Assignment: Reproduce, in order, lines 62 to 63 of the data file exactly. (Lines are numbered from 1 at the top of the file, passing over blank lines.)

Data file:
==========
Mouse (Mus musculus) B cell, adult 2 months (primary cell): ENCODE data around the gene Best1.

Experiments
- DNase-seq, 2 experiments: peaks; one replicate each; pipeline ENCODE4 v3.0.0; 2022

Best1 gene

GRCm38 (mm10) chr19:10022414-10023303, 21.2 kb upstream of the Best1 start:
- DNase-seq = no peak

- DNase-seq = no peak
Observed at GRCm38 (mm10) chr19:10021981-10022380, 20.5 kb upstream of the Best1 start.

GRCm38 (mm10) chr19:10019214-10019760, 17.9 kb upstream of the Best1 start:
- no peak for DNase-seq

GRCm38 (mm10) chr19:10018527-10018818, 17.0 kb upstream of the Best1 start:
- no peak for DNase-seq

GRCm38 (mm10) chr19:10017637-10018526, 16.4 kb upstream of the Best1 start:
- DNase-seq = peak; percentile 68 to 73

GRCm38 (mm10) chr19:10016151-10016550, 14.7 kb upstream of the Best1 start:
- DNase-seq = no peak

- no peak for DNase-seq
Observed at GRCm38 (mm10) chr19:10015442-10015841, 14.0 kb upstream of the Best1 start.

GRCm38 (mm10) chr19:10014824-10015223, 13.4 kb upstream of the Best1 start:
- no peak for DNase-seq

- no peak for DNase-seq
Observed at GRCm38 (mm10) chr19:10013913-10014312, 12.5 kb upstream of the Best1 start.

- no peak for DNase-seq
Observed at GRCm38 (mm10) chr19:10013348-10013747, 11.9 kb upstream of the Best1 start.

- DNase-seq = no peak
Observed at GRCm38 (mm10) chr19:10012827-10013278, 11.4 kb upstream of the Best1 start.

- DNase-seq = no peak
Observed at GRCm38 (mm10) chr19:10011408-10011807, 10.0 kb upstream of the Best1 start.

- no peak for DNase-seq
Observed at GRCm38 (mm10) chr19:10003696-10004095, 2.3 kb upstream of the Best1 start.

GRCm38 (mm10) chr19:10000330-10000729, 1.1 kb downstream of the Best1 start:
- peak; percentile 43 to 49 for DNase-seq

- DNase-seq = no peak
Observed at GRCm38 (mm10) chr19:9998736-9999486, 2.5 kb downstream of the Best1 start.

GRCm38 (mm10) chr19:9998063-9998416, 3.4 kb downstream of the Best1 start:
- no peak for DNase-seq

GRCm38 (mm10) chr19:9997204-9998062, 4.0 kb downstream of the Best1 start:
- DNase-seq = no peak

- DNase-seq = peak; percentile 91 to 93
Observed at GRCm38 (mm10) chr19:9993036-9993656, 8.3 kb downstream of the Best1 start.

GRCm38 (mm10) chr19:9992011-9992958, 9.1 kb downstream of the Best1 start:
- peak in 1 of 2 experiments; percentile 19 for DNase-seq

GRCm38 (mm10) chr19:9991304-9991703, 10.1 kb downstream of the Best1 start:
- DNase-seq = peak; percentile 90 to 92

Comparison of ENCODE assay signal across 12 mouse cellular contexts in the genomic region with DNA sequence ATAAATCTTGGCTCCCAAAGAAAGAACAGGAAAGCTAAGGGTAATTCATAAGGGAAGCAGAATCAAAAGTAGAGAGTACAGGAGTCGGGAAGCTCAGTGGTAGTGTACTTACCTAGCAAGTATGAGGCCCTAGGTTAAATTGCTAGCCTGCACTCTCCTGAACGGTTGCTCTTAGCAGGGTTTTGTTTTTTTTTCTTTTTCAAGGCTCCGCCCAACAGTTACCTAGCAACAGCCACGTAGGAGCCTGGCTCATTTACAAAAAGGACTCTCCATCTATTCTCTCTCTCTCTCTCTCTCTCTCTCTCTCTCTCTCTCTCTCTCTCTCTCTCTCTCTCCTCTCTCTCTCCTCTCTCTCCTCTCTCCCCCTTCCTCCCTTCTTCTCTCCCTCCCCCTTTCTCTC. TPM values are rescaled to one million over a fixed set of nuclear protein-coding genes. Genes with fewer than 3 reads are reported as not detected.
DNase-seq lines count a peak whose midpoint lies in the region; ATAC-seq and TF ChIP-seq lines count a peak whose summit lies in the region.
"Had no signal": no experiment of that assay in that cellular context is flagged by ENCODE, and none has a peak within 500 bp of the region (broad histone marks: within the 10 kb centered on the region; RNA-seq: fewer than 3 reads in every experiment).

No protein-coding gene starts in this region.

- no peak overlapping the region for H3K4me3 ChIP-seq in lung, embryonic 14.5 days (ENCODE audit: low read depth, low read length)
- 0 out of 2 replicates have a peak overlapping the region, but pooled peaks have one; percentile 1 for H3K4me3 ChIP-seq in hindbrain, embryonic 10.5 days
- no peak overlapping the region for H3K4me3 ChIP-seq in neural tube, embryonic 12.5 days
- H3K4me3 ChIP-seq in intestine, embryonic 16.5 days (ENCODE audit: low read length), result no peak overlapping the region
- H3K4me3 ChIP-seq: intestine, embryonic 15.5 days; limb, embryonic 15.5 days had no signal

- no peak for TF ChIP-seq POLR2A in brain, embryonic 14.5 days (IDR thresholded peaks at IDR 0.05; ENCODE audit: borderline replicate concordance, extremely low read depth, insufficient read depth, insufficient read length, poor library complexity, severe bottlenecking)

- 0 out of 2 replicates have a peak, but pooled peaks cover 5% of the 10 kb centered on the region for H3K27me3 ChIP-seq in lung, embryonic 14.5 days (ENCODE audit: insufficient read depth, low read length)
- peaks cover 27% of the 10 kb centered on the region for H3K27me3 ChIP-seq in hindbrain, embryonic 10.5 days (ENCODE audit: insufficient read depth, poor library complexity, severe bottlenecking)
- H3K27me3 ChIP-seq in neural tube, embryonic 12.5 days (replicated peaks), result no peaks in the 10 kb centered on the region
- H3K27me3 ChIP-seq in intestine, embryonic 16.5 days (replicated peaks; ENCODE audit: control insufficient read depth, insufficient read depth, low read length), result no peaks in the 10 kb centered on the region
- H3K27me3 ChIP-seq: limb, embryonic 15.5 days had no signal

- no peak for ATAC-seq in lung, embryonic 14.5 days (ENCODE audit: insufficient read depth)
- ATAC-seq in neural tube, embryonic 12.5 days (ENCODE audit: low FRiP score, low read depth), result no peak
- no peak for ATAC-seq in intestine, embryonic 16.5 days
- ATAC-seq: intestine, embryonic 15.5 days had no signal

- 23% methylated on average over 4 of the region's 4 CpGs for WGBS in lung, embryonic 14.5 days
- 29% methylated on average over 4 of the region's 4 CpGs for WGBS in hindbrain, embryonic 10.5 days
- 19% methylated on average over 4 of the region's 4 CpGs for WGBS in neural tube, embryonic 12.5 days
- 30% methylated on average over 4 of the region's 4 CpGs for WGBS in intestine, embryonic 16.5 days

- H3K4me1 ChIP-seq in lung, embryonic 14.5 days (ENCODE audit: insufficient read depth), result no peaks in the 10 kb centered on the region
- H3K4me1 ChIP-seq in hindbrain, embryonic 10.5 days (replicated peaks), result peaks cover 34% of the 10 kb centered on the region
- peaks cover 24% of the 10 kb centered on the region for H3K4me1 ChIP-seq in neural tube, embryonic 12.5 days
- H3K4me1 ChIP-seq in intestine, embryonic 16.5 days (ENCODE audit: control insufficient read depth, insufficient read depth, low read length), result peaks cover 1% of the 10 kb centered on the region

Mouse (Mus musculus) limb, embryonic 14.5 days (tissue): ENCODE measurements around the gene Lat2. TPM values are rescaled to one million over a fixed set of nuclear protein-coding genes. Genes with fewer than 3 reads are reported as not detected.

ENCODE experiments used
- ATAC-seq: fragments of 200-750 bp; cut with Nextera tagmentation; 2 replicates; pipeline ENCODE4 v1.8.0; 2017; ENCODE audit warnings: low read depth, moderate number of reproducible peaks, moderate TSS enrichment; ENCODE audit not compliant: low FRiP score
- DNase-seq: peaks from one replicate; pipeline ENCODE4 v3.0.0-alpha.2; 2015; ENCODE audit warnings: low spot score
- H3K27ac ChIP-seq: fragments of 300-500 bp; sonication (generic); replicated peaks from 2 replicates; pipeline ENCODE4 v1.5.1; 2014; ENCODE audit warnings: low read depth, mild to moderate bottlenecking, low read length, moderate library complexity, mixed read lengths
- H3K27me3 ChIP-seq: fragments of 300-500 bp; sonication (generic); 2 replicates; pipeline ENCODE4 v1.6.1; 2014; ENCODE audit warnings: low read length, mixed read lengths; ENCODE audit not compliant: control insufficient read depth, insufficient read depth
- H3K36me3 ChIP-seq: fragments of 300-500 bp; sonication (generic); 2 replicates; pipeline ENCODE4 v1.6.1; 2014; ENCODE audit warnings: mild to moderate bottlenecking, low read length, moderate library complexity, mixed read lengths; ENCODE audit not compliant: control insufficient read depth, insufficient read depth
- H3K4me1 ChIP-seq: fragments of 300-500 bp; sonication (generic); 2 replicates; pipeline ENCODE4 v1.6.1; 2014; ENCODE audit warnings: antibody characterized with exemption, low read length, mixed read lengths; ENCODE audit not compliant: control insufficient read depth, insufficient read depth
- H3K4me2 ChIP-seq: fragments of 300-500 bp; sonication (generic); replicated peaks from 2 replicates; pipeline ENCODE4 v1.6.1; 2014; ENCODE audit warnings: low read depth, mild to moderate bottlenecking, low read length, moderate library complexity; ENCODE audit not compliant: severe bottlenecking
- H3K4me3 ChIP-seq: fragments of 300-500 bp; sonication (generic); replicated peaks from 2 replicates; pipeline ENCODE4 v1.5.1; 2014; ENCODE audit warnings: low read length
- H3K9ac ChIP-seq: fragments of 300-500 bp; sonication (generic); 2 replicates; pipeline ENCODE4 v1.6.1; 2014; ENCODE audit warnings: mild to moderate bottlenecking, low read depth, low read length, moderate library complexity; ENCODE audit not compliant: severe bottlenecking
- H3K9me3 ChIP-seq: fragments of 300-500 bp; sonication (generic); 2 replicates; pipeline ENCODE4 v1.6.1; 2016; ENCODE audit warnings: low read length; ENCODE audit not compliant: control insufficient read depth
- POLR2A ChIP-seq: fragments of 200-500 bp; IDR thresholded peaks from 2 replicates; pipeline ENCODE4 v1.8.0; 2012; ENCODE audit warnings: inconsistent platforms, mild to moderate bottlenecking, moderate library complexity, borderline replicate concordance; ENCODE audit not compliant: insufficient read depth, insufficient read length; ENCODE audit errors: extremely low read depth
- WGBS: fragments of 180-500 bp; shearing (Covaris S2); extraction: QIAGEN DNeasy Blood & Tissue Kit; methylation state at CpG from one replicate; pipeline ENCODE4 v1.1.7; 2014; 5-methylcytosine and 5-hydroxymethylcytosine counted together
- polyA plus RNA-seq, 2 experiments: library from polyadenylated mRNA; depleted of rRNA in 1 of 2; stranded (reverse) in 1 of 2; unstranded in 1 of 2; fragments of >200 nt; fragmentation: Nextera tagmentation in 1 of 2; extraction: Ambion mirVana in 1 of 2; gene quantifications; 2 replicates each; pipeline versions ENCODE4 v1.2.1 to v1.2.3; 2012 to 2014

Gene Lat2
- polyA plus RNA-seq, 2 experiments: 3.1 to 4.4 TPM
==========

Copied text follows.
- no peak for ATAC-seq in intestine, embryonic 16.5 days
- ATAC-seq: intestine, embryonic 15.5 days had no signal